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October 31, 2014

The Deal is Done: Lenovo Buys Motorola From Google

Only recently, Motorola Mobility's president, Rick Osterloh, noted that a deal was in the works between Google and Lenovo to buy Motorola Mobility. Osterloh also reportedly noted that the deal was nearly complete, and indeed, it was. New word less than a week later makes it clear that the deal was nearly done at the time, as it is now actually done. Lenovo and Google have officially completed a deal that would see Motorola Mobility safely into Lenovo's hands.

The deal was reportedly valued at $2.9 billion, and calls for Motorola Mobility to serve as a wholly-owned subsidiary organization with a Chicago headquarters and Osterloh to maintain his position as president. As for the issue of patents, which likely would have been the stickiest part of the operation, Google is retaining ownership, but Lenovo gets a license to use any patents it chooses. Several cross-licensing arrangements, meanwhile, will proceed to Lenovo's control.

Osterloh, meanwhile, seems particularly excited about the arrangement, possibly owing to the fact that Motorola Mobility will be exposed to a huge new market in very rapid fashion; Osterloh noted in an appearance that Lenovo has “a huge China business” as well as a substantial presence throughout both the Asia-Pacific regions and in Europe, so Motorola is about to proceed to a much larger stage than previously seen. This is a point confirmed by Lenovo's CEO Yang Yuanqing, who issued a statement about the deal detailing the importance of building “...a strong number three and a credible challenger to the top two in smartphones.”

Indeed, with Motorola Mobility now in Lenovo's hands, the chances of Lenovo building a powerhouse smartphone of the kind that could successfully take on Apple's iPhone and Samsung's Galaxy lineup is better than ever. Motorola's been in the mobile game for quite some time now, so the company has plenty of background in terms of mobile device construction. Indeed, so too does Lenovo, but bringing the two together in such a fashion might well be the big boost that both needed to really put out something impressive. Naturally, there's no word as yet as to what the companies may end up doing as a result, but when there's a lot of fertile ground on hand, it's pretty safe to say that something will grow. While perhaps the company has a bit too grandiose of an ambition—posing a significant challenge to major entrenched figures like Apple and Samsung in the mobile device market is no small matter—the idea is certainly grand enough that even if this shot at the moon doesn't take, it's likely to still hit a star. It's easy to remember Microsoft's move on the market with Windows Phone, and wonder how Lenovo could pull off what even Microsoft couldn't. But with the mobile device market in rapid flux and some even beginning to wonder if wearable devices might not ultimately supplant smartphones, it could well be anyone's game anytime now.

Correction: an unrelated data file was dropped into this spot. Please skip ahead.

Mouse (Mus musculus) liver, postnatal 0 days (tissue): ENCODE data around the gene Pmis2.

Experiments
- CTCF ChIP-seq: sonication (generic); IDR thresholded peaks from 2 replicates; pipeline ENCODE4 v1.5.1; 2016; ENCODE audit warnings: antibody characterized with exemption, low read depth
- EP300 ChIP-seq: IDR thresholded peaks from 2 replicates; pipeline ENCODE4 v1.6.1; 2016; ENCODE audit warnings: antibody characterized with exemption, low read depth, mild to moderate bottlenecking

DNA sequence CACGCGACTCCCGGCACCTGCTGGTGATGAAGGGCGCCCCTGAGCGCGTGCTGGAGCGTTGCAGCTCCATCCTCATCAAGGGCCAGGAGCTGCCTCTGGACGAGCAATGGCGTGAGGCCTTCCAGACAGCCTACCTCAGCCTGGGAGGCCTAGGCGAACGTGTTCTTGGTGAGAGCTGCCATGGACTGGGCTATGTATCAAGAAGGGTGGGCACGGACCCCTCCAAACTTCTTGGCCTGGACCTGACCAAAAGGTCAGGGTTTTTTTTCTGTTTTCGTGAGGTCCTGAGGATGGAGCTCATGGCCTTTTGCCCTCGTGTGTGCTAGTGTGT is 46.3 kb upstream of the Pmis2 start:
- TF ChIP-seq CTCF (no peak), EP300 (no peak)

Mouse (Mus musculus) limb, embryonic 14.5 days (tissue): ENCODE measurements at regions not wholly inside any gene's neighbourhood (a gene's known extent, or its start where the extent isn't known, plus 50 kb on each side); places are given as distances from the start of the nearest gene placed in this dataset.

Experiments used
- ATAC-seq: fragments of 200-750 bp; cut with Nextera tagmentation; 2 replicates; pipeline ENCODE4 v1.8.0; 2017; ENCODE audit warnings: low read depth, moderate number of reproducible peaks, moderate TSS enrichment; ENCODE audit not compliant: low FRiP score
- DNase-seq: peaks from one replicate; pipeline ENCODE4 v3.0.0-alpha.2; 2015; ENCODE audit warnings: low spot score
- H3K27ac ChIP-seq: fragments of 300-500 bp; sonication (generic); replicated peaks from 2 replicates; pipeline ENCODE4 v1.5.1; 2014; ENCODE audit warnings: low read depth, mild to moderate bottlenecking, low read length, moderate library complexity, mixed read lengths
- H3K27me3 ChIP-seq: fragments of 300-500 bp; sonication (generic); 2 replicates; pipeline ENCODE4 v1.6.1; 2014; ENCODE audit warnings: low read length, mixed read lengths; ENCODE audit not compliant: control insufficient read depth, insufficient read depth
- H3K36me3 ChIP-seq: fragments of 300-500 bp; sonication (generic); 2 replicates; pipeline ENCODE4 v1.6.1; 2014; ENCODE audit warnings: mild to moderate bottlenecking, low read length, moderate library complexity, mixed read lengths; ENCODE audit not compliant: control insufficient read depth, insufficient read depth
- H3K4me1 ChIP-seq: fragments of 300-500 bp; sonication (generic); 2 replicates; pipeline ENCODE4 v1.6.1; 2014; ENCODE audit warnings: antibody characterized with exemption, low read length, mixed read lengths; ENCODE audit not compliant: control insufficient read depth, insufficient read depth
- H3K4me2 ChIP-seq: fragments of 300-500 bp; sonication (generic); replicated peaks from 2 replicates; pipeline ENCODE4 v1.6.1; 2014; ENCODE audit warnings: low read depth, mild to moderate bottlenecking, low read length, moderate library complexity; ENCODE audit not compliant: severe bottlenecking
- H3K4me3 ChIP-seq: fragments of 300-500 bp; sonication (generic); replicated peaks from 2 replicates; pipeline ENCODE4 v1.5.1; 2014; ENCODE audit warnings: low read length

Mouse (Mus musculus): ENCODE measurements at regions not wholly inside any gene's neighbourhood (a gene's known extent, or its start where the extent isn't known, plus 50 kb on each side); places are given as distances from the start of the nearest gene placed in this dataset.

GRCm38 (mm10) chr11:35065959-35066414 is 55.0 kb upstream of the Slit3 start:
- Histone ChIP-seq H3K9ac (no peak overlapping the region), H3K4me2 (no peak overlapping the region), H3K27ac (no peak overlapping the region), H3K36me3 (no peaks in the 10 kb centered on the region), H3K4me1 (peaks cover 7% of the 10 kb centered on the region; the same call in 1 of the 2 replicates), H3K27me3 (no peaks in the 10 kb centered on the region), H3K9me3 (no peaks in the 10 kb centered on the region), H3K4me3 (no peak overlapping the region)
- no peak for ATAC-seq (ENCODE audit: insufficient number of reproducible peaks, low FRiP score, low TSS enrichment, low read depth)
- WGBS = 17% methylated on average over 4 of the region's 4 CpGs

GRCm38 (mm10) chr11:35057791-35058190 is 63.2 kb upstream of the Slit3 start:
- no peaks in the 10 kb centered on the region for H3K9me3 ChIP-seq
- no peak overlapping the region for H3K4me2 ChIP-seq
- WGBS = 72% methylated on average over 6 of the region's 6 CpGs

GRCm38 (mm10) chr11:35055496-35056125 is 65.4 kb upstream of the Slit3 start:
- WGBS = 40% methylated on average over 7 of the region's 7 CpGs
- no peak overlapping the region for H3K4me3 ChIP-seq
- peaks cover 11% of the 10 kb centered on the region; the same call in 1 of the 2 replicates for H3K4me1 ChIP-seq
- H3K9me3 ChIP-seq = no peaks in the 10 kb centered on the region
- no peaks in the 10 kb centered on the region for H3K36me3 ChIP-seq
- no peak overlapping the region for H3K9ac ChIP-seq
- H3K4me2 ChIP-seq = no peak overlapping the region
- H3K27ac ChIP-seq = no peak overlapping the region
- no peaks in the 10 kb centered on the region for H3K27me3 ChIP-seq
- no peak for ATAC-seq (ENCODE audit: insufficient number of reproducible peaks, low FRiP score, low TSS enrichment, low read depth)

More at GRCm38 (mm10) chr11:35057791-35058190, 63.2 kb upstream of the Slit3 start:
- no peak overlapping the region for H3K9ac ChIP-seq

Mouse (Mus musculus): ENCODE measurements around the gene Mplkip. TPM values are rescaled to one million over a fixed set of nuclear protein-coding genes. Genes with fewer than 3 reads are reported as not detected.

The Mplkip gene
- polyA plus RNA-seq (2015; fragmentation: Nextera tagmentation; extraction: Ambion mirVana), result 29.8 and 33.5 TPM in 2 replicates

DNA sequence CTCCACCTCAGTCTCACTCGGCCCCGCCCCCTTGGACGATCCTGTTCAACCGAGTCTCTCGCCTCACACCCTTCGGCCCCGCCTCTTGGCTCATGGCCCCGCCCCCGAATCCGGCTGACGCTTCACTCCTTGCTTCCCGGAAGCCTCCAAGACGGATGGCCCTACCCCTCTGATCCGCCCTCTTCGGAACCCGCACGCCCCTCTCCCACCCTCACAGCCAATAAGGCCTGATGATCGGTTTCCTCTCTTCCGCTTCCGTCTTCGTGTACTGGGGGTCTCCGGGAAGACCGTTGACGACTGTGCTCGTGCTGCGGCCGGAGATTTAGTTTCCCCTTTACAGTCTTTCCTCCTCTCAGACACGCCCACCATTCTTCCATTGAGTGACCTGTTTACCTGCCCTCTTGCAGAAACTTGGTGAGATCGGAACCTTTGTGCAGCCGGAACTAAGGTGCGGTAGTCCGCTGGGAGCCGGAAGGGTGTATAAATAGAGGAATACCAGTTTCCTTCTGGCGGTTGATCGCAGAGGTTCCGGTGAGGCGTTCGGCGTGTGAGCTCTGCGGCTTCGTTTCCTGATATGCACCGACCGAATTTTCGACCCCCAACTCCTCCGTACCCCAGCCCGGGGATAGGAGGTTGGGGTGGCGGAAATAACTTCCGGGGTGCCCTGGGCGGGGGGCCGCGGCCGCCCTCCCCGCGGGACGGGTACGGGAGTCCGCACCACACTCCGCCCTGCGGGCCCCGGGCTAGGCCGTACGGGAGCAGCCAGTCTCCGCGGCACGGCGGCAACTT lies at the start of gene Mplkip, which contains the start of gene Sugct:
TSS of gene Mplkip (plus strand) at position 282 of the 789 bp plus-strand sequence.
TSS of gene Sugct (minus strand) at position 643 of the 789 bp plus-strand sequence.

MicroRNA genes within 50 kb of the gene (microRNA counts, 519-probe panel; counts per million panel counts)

It will be interesting, over the course of the next several months to come, to find out just what that particular something is. The combination of Lenovo and Motorola Mobility could be a very big combination indeed, but only time will tell just what form the combined efforts of these two major names takes on in the market.

Edited by Maurice Nagle

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